Small businesses hoping to bolster their IT security by enlisting the help of security-as-a-service providers need to be sure they choose carefully, one network-security software vendor has warned.
With high-profile security incidents continuing to proliferate and demand growing as a result, many SMBs were rushing to revisit their own security strategies as a preventive measure. Yet this, GFI Software communications director David Kelleher warned, wasn't the time to be rash.
“With so much demand and relatively little supply, the market is primed for a rise in specialty firms and independent consultants offering security as a service,” he said.
“These may be tempting, especially when the latest hacks are front page news, but small to medium sized organisations should think before they act.”
For example, he said, potential security-as-a-service providers needed to be weighed based on their actual capabilities rather than simply judging them based on their advertised capabilities.
This included avoiding the temptation to judge service providers based on the number of industry certifications they have; instead, SMBs need to look for consultants that have extensive experience working as skilled security specialists.
“Just because someone can pass a test doesn't mean they are a security expert,” Kelleher advised. “A lot of consultants may choose to hang their shingle out to meet rising demand, and may relatively new working for themselves, but they should have years of industry experience working for companies as security experts.”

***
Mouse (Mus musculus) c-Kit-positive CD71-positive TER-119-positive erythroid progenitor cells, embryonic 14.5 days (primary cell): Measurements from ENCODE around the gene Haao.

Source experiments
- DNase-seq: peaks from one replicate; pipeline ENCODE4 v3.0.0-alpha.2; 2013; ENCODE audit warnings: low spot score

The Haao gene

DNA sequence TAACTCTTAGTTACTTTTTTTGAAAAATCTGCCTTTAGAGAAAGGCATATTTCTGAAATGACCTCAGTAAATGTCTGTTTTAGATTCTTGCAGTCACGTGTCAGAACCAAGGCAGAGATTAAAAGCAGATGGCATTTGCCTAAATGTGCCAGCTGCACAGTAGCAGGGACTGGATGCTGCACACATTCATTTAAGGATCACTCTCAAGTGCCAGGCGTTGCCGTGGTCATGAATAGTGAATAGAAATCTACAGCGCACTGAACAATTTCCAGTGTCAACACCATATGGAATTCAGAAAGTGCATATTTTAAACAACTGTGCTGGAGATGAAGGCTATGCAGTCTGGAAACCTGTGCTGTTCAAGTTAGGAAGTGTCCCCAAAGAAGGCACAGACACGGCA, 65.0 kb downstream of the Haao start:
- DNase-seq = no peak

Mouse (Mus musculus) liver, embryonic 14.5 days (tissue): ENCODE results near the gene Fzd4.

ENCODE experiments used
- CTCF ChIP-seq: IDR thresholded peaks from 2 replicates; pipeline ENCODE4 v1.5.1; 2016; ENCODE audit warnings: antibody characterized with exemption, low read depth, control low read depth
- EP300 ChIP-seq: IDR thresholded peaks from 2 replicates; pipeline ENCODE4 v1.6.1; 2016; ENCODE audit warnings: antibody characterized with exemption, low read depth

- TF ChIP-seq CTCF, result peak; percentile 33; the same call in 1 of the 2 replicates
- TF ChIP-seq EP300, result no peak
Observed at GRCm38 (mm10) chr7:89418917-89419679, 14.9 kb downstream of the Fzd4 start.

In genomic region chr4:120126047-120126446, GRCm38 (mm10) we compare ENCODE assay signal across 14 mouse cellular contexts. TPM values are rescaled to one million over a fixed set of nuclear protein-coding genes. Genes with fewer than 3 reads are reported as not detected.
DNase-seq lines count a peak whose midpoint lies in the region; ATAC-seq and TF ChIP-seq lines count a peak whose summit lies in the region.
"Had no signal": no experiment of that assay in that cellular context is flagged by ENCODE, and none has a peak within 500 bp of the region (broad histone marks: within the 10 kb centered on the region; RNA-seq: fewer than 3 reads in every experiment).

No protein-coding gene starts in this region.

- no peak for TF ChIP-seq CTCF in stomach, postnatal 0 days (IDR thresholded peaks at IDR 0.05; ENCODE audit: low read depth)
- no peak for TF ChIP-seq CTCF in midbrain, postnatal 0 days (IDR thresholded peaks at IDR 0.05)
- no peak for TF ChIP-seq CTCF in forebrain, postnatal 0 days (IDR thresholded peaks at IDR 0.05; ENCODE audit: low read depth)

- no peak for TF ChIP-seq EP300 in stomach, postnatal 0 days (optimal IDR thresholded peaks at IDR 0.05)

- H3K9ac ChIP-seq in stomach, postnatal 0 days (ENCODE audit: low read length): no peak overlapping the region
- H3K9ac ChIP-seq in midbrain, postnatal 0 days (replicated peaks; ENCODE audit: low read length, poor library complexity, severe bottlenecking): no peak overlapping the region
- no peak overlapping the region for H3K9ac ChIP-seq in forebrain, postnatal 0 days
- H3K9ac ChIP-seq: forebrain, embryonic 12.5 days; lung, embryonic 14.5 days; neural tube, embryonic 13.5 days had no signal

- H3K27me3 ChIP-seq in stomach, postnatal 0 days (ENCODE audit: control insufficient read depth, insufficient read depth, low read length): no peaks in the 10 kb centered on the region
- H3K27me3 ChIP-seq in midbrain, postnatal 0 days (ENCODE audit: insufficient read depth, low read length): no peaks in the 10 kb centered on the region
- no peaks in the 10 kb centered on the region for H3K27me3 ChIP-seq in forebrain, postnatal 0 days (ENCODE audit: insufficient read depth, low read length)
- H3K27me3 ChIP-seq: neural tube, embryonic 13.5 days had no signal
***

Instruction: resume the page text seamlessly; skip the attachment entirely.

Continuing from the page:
“Ask questions, look at resumes, and be sure that the professionals providing your services truly are professional.”
This also included speaking with past and current customers before choosing a provider. “There are no silver bullets, quick fixes or easy outs here,” Kelleher advised.
“Security is a way of life and must be pervasive throughout all your information systems, from logons through drive encryption to application hardening and secure remote access. Make sure the consultant or firm you choose has practical experience with all of your systems.”
The high degree of individuality in customers' network environments meant that no two organisations have the same security requirements – which means that no two service-provider relationships are going to be the same either.
This variability meant SMBs should resist the urge to jump at fixed-fee arrangements, Kelleher said, since the actual security requirements of any organisation only become evident once a security specialist is already drilling down into it.
“Security is best when it is layered, and security assessments have to peel back the layers to truly understand what is going on,” he said. “Until you get three layers down, you won't know what to expect at the fourth layer – so expect it to cost what it costs.”
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